There has been rainfall resulting from summer thunderstorms from the end of April to the beginning of May (April 25th-2nd May). As a result, more water has flowed into several reservoirs. However, the water level is still considered low. Water level in The Major Chao Phraya Dams are at low level, most of the dams are at critical level. It is forecasted that precipitation will increase to incoming rainy season but it is necessary to have a concern to the effect on agriculture.
For the industrial sector, the effects of drought were not severe and hardly affected, as factories have their own emergency water supply or purchased water from private companies. The agricultural sector has been more severely impacted, such as vegetables, fruits and rubber production, which has been halved during the drought period. The price of many agricultural products such as pork, eggs, vegetables and fruits get higher as a result of the low productivity. As indirect result the increased of agricultural products would affect the food and drink industries.
Dam Water Level: http://www.waterforthai.org/th/dam-report
Two dams have been observed in the Central Region of Thailand, the Pasak Chonlasit Dam and the Chao Phraya Dam on May 11th, 2016 and on October 13th and 14th ,2015. These two dams are the key dams that supply the Central Region’s water supply. The following images have been obtained.
Before (October 14th, 2015)
After (May 11th, 2016)
Water level in Pasak Dam is low at critical level. As shown in the photo compare to previous situation.
Before (October 13th, 2015)
After (May 11th, 2016) ：Drone
Water flow from the Chao Phraya Dam is low much lower than the water level indicator.
On May 4th 2016, the Royal Irrigation Department (RID) announced the end of water allocation for drought season in the Chao Phraya river basin to prepare for the incoming rainy season since May 1st. Mr. Suthep Noypiroj has revealed that the RID will strictly manage the 1,785 million cubic meters of remaining water in 4 main dams by draining 18 million cubic meters of water every day for daily consumption, preserving the ecology and agricultural supply until the end of July.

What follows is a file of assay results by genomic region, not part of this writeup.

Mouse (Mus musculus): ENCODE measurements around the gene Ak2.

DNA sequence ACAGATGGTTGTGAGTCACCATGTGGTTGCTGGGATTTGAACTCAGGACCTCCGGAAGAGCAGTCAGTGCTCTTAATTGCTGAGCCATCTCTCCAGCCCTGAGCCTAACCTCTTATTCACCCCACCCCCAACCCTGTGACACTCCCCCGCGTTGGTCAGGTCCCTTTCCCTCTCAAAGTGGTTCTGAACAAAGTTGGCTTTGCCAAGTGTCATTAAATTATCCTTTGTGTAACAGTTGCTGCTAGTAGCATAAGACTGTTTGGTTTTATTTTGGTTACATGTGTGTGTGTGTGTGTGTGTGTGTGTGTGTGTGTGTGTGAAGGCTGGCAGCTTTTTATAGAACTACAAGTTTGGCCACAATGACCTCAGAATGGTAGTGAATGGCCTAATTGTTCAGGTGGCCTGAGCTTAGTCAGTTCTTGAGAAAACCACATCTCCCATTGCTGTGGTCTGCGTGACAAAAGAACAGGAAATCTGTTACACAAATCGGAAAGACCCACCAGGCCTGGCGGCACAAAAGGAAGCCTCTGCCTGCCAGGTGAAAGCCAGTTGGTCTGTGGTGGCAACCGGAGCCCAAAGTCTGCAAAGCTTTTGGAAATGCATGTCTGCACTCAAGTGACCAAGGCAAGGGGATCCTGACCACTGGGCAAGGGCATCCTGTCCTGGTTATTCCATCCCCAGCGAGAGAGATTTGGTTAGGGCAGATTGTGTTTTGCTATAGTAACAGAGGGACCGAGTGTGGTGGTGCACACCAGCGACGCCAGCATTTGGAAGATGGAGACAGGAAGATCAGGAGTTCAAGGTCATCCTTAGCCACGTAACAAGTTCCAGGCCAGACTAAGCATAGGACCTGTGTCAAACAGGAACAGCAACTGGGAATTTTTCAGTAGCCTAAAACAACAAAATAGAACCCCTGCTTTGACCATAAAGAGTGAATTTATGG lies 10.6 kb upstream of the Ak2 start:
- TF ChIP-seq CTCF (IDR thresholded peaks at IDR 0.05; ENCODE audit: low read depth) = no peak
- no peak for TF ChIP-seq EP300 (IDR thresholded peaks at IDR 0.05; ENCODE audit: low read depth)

Two storms are expected to come from the South China Sea this year, compared to no storms in the previous year. In addition, the incoming rainfall is expected to be slightly higher than the thirty-year average, partially replenishing the dams which, in previous months which caused concern throughout the country.
Total monthly rainfall: Since the beginning of May, precipitation occurs in north and eastern part of Thailand, seldom in central and northwest. Departure from normal: Precipitation in May 2016 has low amount of rainfall compare to previous year by -100mm. In other word, by average we should have some rain in May in many area but currently amount of rain is considerably low. Number of rainy days: In May, many provinces have few/no rain. Most rain occur in the north and southwest but only 4-5 days in last two weeks.
7 days Forecast: http://www.tmd.go.th/en/7-day_forecast.php
During 19-23 May, the winds from the Andaman Sea, the North, the Central and the South will strengthen, causing more rain and heavy rain in the North, the Central, the East and the South. During 19-23 May, people should beware of heavy rain. All ships in the Andaman Sea and the upper Gulf of Thailand should proceed with caution, and small boats should be kept ashore.
Weather forecast: May: http://www.tmd.go.th/monthly_forecast.php
|Region||Rainfall||Rainy days||Max. Temperature||Min. Temperature|
The Upper Chao Phraya River Flow: http://www.waterforthai.org/th/chaophaya
The Lower Chao Phraya River Flow: http://www.waterforthai.org/th/chaophaya